Updated March 27 at 7:04pm

Will ACA changes curb Rhode Island's progress?

By Mary Lhowe | Contributing Writer
Tangible results of the 2010 Affordable Care Act in Rhode Island – health insurance for tens of thousands of additional people and strengthening of improvements in medical care – combined with …

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Health care

Will ACA changes curb Rhode Island's progress?

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Tangible results of the 2010 Affordable Care Act in Rhode Island – health insurance for tens of thousands of additional people and strengthening of improvements in medical care – combined with popular elements of the act could buffer shocks from a promised rollback of the ACA by Republicans in Washington.

Health insurers, doctors and businesspeople who gathered at the Providence Business News Health Care Summit in Warwick Feb. 16 did not seem overly panicked about promises from politicians to repeal and replace the ACA, also called Obamacare.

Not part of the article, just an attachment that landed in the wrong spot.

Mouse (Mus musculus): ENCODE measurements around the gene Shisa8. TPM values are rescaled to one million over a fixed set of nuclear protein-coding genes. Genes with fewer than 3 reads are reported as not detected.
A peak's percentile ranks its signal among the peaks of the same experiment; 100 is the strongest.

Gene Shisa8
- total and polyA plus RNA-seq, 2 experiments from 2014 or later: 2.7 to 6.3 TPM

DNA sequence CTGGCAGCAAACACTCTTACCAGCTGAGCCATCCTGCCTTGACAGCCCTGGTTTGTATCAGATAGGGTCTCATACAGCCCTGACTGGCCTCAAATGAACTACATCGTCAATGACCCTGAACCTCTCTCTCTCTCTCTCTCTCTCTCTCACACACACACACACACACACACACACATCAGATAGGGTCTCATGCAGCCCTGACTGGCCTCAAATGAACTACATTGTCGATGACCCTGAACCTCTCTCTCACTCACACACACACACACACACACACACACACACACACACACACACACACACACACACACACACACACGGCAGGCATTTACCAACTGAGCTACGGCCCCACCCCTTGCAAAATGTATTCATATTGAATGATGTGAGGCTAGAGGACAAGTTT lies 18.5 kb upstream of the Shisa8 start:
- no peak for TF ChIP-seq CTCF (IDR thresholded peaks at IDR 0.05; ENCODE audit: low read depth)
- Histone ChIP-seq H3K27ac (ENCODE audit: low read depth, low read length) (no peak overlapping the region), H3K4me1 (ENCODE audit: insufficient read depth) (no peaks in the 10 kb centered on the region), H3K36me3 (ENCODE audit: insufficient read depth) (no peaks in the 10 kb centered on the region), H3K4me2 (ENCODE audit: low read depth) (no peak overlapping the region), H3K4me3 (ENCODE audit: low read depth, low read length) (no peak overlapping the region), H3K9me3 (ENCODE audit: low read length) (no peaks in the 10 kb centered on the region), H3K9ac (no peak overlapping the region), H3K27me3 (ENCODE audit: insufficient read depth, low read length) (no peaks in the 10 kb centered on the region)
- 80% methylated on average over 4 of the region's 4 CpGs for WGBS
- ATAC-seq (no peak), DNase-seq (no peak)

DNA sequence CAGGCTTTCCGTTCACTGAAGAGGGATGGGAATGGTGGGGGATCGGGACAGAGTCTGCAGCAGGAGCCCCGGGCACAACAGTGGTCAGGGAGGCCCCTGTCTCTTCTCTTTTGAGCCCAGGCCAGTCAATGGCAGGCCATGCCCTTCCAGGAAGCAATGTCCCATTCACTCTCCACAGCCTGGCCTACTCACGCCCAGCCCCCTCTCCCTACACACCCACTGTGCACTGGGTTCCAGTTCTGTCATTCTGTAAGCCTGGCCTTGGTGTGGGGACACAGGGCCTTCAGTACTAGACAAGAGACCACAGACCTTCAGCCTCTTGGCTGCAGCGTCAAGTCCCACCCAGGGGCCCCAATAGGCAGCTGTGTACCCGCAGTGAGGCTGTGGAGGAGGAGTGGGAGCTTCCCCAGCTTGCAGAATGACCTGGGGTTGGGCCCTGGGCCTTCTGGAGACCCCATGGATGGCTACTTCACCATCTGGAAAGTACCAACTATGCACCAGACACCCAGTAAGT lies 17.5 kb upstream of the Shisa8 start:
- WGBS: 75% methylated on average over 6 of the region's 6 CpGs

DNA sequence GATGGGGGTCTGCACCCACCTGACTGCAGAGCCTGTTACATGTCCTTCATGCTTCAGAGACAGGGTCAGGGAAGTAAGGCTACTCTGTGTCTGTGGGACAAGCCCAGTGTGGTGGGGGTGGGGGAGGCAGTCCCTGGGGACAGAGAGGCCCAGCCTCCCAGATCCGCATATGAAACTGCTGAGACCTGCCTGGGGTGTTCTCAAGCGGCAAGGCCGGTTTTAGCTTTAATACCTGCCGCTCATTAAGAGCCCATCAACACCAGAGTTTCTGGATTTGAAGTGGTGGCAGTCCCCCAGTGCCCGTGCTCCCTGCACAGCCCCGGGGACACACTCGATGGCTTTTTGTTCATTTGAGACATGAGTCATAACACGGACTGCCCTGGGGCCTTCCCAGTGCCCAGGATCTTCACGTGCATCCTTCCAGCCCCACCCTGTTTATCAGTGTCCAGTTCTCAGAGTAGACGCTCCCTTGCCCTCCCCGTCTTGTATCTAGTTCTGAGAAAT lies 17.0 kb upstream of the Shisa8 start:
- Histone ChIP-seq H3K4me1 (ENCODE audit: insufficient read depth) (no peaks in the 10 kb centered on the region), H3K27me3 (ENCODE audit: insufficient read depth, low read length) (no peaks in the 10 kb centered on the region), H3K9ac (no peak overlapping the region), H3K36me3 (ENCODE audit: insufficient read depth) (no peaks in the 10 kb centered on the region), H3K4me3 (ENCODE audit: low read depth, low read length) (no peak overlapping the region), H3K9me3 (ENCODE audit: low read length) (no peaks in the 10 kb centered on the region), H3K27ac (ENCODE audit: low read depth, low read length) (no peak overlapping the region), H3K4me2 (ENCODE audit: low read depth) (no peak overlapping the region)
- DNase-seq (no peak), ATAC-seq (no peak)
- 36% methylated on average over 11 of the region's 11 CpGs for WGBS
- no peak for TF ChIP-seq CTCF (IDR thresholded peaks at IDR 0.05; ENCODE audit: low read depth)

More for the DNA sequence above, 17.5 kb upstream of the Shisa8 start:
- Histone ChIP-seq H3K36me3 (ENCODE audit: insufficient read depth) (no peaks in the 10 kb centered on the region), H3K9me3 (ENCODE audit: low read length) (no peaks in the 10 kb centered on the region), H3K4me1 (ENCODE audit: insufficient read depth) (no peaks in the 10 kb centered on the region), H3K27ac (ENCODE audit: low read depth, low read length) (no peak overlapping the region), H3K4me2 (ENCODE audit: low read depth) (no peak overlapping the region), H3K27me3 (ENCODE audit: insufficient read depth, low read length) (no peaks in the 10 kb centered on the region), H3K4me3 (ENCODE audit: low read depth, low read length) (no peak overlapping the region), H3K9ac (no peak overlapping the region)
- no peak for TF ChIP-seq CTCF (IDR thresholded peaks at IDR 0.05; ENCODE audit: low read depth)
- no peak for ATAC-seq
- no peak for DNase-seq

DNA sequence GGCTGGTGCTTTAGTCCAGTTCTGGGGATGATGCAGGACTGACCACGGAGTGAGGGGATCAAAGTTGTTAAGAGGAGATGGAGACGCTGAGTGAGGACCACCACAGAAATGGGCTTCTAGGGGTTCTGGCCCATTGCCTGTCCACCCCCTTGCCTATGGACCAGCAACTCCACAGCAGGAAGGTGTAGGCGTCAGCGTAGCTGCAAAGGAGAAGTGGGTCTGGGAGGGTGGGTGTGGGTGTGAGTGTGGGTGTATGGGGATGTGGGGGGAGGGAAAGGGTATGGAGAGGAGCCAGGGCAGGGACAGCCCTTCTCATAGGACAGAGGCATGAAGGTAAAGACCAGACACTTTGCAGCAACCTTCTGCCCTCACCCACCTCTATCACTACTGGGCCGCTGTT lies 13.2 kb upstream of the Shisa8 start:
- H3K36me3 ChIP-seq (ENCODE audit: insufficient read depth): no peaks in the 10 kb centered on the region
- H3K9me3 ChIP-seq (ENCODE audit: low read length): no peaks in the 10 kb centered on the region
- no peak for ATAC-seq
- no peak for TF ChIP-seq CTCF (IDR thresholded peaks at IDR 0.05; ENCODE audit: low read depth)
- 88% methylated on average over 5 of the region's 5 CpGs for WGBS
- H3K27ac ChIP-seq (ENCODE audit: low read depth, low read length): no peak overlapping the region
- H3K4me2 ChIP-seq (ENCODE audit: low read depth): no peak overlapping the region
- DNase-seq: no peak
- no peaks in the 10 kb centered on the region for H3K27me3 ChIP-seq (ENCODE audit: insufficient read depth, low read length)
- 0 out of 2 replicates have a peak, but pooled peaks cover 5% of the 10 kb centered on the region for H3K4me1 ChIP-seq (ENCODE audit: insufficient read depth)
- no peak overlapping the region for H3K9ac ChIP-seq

But panel members at the summit were concerned about where the money for health insurance subsidies and coverage improvements will come from if the federal spigot closes.

The summit coincided with House Republicans’ unveiling of the outlines of a plan to replace the ACA, which has helped extend insurance coverage to 20 million Americans.

The New York Times reported on Feb. 16 that under the plan tax credits would replace ACA subsidies to help poor people buy insurance policies, and federal money to the 31 states (including Rhode Island) that expanded Medicaid eligibility under the ACA would be reduced and offered as a sum per beneficiary or a block grant to states.

The proposal would eliminate tax penalties for people who don’t have insurance, and wipe out taxes and fees that help pay for the coverage under the ACA. The plan would make it easier to buy insurance across state lines, and extend grants to states to defray costs for individuals or to establish high-risk pools for chronically ill people.

The draft proposal faces challenges from critics and the more moderate Senate.